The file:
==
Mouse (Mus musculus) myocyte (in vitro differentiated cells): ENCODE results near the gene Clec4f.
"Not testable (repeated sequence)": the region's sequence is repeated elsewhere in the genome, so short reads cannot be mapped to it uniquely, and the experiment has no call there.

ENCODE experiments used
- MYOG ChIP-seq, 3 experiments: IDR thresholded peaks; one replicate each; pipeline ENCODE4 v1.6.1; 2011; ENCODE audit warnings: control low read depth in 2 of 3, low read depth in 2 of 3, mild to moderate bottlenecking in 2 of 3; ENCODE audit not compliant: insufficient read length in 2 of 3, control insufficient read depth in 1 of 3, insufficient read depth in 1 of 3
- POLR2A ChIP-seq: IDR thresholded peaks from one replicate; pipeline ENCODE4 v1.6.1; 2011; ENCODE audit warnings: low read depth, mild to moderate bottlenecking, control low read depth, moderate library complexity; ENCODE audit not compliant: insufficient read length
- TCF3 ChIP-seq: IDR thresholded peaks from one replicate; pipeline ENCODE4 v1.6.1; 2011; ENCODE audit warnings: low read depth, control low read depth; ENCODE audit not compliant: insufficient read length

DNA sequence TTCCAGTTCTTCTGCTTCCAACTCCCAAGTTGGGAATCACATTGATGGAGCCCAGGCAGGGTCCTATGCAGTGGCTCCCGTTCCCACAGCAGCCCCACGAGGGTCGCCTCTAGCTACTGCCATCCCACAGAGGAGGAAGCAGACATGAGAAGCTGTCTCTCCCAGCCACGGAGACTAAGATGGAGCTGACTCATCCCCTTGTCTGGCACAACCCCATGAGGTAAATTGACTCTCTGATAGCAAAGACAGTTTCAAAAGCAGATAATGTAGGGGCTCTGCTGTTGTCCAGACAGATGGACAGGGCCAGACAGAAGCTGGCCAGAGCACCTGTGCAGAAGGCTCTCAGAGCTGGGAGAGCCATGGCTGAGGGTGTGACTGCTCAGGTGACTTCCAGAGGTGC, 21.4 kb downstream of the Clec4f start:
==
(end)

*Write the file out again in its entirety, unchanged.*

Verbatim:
Mouse (Mus musculus) myocyte (in vitro differentiated cells): ENCODE results near the gene Clec4f.
"Not testable (repeated sequence)": the region's sequence is repeated elsewhere in the genome, so short reads cannot be mapped to it uniquely, and the experiment has no call there.

ENCODE experiments used
- MYOG ChIP-seq, 3 experiments: IDR thresholded peaks; one replicate each; pipeline ENCODE4 v1.6.1; 2011; ENCODE audit warnings: control low read depth in 2 of 3, low read depth in 2 of 3, mild to moderate bottlenecking in 2 of 3; ENCODE audit not compliant: insufficient read length in 2 of 3, control insufficient read depth in 1 of 3, insufficient read depth in 1 of 3
- POLR2A ChIP-seq: IDR thresholded peaks from one replicate; pipeline ENCODE4 v1.6.1; 2011; ENCODE audit warnings: low read depth, mild to moderate bottlenecking, control low read depth, moderate library complexity; ENCODE audit not compliant: insufficient read length
- TCF3 ChIP-seq: IDR thresholded peaks from one replicate; pipeline ENCODE4 v1.6.1; 2011; ENCODE audit warnings: low read depth, control low read depth; ENCODE audit not compliant: insufficient read length

DNA sequence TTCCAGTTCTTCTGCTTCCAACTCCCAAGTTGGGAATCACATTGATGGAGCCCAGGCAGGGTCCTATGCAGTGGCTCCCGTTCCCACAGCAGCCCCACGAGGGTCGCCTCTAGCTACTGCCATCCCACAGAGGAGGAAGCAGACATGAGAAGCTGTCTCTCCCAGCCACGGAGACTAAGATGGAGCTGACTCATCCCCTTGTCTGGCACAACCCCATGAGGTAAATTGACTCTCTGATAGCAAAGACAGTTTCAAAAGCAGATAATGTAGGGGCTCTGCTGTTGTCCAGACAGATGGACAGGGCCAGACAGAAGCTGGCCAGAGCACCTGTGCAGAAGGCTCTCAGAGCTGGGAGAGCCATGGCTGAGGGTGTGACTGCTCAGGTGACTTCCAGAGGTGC, 21.4 kb downstream of the Clec4f start: